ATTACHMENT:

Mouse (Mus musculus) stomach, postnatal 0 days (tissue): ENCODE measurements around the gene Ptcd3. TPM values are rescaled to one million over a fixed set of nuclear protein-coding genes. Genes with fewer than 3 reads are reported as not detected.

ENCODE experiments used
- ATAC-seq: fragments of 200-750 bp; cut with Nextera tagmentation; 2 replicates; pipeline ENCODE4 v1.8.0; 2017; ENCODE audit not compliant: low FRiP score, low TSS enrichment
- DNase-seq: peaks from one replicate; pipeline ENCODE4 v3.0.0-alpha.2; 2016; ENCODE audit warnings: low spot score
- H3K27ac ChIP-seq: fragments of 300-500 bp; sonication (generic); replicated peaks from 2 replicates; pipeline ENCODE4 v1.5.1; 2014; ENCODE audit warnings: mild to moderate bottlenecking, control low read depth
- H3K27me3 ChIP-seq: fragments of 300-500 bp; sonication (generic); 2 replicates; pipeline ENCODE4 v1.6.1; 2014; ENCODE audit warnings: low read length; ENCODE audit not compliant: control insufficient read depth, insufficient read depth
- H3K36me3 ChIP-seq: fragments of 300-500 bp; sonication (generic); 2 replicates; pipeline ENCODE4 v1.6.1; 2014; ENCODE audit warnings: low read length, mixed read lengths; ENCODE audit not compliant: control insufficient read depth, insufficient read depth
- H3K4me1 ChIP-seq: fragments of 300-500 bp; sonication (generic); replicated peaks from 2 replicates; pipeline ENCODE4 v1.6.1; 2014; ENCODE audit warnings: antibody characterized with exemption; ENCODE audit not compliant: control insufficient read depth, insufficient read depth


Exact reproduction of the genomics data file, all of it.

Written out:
Mouse (Mus musculus) stomach, postnatal 0 days (tissue): ENCODE measurements around the gene Ptcd3. TPM values are rescaled to one million over a fixed set of nuclear protein-coding genes. Genes with fewer than 3 reads are reported as not detected.

ENCODE experiments used
- ATAC-seq: fragments of 200-750 bp; cut with Nextera tagmentation; 2 replicates; pipeline ENCODE4 v1.8.0; 2017; ENCODE audit not compliant: low FRiP score, low TSS enrichment
- DNase-seq: peaks from one replicate; pipeline ENCODE4 v3.0.0-alpha.2; 2016; ENCODE audit warnings: low spot score
- H3K27ac ChIP-seq: fragments of 300-500 bp; sonication (generic); replicated peaks from 2 replicates; pipeline ENCODE4 v1.5.1; 2014; ENCODE audit warnings: mild to moderate bottlenecking, control low read depth
- H3K27me3 ChIP-seq: fragments of 300-500 bp; sonication (generic); 2 replicates; pipeline ENCODE4 v1.6.1; 2014; ENCODE audit warnings: low read length; ENCODE audit not compliant: control insufficient read depth, insufficient read depth
- H3K36me3 ChIP-seq: fragments of 300-500 bp; sonication (generic); 2 replicates; pipeline ENCODE4 v1.6.1; 2014; ENCODE audit warnings: low read length, mixed read lengths; ENCODE audit not compliant: control insufficient read depth, insufficient read depth
- H3K4me1 ChIP-seq: fragments of 300-500 bp; sonication (generic); replicated peaks from 2 replicates; pipeline ENCODE4 v1.6.1; 2014; ENCODE audit warnings: antibody characterized with exemption; ENCODE audit not compliant: control insufficient read depth, insufficient read depth